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Who We Were (Part 1): Gilberto

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A player who unfortunately fell through the cracks of a rebuilding phase in Toronto.

Toronto FC v Sporting Kansas City Photo by Jamie Squire/Getty Images

Throughout this long off-season I want to look back on some of Toronto FC’s former players to see what impact they had on their team, determining how successful their stay in Toronto was — or, perhaps, what needed to be different?

At the end of the 2013 regular season, Toronto FC finished third-last in the league, and were tied for the the second-worst offence in the league. They needed an offensive shakeup, so they went into the transfer market in the off-season in search of some quality offensive players — Designated Player quality.

Very quickly, they found one of their guys. On December 13, 2013 Toronto FC officially announced the signing of 24-year-old Gilberto Oliveira Souza Júnior, for a reported transfer fee of over $3 million CAD, while he rejected bigger offers from teams in Mexico and Germany. I believe this was because he thought he might be able to do better with Toronto FC as opposed to teams in other leagues. Unfortunately for him, his signing was soon ‘overshadowed’ by the signings of Jermain Defoe and Michael Bradley, which were announced in January 2014.

Let’s be honest here: Gilberto did not start off well in Toronto. There was growing pressure on Gilberto as game after game he didn’t score, and the fans were beginning to wonder if he was going to work out at all. But then Gilberto came on to play against New York Red Bulls off the bench, and there was a free kick to take just outside the box. Jermain Defoe grabbed the ball to take the set piece, as he’d been taking them for much of the year, but Gilberto took the ball out of his hand, angering Defoe.

At this point, I thought that this could be a sign of things to come with problems between Gilberto and Defoe in the locker room; I thought if he missed this free kick it might be the end of his career at BMO Field. Then he took the shot, and scored! It wasn’t just any free kick goal, this competes with some of Giovinco’s best free kick goals.

Just before you watch the goal here, make sure you watch closely, because he kicks the ball so hard and so fast you can barely see it move before it’s in the back of the net.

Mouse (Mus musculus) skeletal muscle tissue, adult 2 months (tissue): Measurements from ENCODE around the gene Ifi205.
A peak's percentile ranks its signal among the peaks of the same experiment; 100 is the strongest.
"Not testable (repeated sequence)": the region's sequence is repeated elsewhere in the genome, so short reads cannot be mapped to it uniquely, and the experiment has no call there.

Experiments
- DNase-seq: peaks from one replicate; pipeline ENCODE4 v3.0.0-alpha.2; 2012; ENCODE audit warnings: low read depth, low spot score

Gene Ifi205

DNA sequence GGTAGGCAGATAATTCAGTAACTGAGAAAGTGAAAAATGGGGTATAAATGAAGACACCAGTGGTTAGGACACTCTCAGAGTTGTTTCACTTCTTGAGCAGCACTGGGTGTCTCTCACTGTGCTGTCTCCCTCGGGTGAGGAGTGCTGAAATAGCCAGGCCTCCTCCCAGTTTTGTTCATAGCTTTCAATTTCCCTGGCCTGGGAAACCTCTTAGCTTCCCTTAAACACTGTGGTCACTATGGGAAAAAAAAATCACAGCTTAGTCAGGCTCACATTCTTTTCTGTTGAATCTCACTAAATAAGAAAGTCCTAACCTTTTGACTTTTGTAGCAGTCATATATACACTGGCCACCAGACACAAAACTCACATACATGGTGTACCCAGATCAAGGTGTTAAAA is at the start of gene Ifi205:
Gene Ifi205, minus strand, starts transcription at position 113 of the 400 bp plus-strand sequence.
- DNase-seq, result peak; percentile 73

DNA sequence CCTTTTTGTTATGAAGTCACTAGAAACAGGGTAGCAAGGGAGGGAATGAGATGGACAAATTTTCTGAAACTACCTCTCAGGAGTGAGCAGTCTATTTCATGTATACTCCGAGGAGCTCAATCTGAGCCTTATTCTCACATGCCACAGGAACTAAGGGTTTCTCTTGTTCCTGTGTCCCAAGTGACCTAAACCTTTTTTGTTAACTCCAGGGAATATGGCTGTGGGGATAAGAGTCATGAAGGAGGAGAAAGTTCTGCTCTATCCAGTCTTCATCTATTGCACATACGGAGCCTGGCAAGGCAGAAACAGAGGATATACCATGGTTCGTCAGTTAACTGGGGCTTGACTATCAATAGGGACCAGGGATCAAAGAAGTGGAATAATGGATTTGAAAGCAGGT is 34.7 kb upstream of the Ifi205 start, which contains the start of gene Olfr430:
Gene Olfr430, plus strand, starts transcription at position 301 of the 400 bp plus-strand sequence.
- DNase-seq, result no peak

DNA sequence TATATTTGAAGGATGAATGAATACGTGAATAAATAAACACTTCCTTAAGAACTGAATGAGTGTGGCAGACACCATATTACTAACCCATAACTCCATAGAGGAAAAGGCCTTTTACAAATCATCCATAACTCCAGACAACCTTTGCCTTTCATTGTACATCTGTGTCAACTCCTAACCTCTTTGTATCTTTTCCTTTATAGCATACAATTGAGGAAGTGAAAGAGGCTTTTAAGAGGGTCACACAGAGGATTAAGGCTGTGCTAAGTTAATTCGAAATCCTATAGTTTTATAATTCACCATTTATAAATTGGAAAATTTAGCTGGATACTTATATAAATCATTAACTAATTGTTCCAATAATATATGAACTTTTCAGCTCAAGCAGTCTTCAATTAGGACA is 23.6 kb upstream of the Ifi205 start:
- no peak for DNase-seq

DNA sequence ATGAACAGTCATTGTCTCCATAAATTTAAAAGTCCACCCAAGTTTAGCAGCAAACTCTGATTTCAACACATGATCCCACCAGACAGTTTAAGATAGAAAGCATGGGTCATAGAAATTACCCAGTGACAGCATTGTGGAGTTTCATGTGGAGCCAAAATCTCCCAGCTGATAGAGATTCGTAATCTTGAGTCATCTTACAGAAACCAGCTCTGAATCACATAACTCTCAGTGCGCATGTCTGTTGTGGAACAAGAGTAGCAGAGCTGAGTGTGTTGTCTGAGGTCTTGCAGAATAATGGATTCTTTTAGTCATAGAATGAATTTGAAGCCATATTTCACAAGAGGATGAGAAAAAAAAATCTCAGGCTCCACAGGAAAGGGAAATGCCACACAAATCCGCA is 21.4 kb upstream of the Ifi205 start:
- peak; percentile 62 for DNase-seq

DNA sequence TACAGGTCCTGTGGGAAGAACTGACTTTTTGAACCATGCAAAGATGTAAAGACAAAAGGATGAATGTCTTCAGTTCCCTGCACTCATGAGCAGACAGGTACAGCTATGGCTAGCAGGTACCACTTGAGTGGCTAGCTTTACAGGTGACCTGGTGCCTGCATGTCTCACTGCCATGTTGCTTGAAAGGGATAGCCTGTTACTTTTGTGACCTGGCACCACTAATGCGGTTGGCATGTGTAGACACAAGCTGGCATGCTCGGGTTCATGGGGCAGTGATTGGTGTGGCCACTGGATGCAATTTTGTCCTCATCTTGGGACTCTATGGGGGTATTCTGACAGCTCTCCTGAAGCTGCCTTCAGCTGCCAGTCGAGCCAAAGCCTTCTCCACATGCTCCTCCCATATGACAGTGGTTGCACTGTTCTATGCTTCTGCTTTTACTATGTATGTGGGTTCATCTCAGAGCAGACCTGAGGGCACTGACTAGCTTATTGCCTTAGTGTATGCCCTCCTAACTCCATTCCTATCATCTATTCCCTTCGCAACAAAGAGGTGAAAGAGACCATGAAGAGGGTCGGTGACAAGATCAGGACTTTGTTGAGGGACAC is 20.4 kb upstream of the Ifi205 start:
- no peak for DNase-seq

From that day, June 27, 2014, his career started to lift off with the Reds. The next 19 games for Gilberto, he scored seven goals and collected five assists even though his strike partner Defoe was gone for around a third of the season, especially toward the end of the year — which was when Gilberto’s career started to take a turn. Although he didn’t score the flashiest goals overall besides that free kick, he really put his full effort in on the pitch, and began to finish more accurately over the course of the season. I found he was pretty good at making runs in the box and getting on the end of through passes and crosses to make a simple finish. Overall, he looked like he was becoming the player that the Reds wanted him to be.

But after a disappointing 2014 season for the club, GM Tim Bezbatchenko decided to rebuild the team once again, at the expense of many players, including Gilberto. Although Jermain Defoe was moved to Sunderland over the winter, the additions of new DP signings Jozy Altidore and Sebastian Giovinco made it so that there was no more DP spots left for Gilberto (with Bradley holding onto the third). Even if there was a way to include him on the roster, he still may have been moved just because I don’t think it would be the smartest to have three high-paid players up front with obvious holes in other parts of the team. Anyway, Gilberto moved back to Brazil on loan to Vasco da Gama, where he scored some goals, but he eventually became a backup once a new manager came in later on. So his loan was eventually terminated because of that.

Toronto FC v Sporting Kansas City Photo by Jamie Squire/Getty Images

At that point, once his loan was terminated in July 2015, he had to be waived immediately because he could not be registered within the MLS salary cap guidelines. That’s why Gilberto went to the Chicago Fire. He did fairly well in his first (half) season with the Fire; he scored five goals in 10 games with a team that finished rock-bottom in the league. In 2016, he didn’t do too well, though, because he scored no goals in nine games until he mutually terminated his contract with the club on June 29, 2016.

Since then he’s moved on to clubs in Brazil and Turkey, and currently plays at the age of 29 with Bahia in Brazil.

To be honest, I think he could’ve become a decent striker for our money for years to come, if TFC had just given him another year. But they didn’t. The front office was getting pretty desperate to sate the fans with their first playoff run, at the expense of losing potential talent that could’ve really helped out with the long-term success of the club.

Unfortunately though, it didn’t matter what Gilberto could’ve been as the TFC fanbase was anxious enough to become a half-decent team in MLS for the first time. It would’ve been nice if Gilberto had had a better first season, because he may have still been playing in Toronto if he’d added a few more goals to his tally.

It’s certainly interesting though to see how he’s kicked on since he’s left TFC, though. What’s your fondest memory of Gilberto’s time in Toronto? Do you wish things had ended differently?